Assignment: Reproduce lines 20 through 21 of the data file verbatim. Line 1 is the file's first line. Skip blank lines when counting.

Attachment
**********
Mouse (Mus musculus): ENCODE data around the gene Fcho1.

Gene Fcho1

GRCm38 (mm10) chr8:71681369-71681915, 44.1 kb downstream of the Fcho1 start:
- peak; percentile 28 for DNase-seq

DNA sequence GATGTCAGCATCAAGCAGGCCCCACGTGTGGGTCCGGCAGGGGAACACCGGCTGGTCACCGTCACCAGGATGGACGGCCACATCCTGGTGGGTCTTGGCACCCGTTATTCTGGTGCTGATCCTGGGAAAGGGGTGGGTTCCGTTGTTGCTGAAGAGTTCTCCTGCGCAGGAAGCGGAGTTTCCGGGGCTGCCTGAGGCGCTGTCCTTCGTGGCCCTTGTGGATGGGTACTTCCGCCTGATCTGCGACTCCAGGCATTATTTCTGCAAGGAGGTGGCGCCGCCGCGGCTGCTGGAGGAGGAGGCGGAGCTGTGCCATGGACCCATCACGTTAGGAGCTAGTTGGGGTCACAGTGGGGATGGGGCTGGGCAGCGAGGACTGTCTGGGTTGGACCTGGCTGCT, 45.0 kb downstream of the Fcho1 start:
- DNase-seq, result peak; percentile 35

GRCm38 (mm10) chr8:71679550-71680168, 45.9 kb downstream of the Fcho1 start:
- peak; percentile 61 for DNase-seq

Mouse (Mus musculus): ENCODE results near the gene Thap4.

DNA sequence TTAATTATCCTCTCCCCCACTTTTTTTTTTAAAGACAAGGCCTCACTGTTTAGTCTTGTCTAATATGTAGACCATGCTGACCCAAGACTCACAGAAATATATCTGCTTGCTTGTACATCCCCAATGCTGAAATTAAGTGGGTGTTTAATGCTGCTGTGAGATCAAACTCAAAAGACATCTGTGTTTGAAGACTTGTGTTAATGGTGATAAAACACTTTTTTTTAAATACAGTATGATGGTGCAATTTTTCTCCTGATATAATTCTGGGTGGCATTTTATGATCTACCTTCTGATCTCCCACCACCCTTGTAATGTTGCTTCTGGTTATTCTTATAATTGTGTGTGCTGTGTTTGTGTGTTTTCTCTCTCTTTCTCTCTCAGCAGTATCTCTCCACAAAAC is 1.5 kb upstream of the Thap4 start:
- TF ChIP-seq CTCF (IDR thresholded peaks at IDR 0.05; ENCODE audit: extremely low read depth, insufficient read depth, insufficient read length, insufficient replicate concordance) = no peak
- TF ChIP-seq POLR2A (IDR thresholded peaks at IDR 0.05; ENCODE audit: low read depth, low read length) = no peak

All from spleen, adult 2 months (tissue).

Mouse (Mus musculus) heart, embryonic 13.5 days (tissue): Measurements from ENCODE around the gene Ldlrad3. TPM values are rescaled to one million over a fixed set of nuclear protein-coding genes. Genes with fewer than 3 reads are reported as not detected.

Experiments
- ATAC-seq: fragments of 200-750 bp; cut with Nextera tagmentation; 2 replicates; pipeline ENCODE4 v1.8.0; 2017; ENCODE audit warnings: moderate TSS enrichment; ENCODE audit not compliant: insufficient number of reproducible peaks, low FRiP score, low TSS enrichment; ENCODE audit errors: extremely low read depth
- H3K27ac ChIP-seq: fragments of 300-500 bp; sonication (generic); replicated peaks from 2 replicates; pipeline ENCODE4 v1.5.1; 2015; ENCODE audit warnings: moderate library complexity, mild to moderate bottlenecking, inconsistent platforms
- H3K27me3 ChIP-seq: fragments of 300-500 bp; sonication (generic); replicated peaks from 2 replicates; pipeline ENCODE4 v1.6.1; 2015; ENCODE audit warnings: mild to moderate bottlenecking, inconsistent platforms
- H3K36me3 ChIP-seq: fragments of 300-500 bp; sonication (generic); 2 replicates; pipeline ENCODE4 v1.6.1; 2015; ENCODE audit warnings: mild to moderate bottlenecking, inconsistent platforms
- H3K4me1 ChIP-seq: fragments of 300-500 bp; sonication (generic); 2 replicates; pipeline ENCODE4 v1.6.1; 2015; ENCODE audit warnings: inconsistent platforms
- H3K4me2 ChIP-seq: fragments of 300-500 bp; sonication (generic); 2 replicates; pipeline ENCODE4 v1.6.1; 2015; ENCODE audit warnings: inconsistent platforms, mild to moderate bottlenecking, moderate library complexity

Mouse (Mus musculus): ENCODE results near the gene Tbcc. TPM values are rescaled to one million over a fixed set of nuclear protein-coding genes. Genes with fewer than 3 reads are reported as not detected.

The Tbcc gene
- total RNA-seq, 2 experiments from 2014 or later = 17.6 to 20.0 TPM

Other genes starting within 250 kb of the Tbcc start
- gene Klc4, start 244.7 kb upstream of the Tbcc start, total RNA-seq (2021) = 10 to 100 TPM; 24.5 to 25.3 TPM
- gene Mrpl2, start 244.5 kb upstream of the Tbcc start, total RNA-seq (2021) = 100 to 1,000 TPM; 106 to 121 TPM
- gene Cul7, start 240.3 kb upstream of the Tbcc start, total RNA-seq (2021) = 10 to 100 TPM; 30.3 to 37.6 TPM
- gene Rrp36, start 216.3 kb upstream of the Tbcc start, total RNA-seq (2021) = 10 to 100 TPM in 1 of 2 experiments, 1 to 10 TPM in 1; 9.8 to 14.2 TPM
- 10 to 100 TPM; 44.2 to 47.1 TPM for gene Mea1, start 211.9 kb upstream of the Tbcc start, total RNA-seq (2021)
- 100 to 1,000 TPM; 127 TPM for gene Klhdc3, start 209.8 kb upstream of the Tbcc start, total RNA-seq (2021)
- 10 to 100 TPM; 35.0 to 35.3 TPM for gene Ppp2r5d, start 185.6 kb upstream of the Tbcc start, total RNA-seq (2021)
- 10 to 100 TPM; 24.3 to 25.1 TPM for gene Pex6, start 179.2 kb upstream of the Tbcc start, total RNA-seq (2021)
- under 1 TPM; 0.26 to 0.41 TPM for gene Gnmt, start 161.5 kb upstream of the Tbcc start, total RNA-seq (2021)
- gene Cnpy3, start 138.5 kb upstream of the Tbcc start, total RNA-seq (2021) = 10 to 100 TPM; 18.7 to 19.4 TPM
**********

- H3K4me1 ChIP-seq: fragments of 300-500 bp; sonication (generic); 2 replicates; pipeline ENCODE4 v1.6.1; 2015; ENCODE audit warnings: inconsistent platforms
- H3K4me2 ChIP-seq: fragments of 300-500 bp; sonication (generic); 2 replicates; pipeline ENCODE4 v1.6.1; 2015; ENCODE audit warnings: inconsistent platforms, mild to moderate bottlenecking, moderate library complexity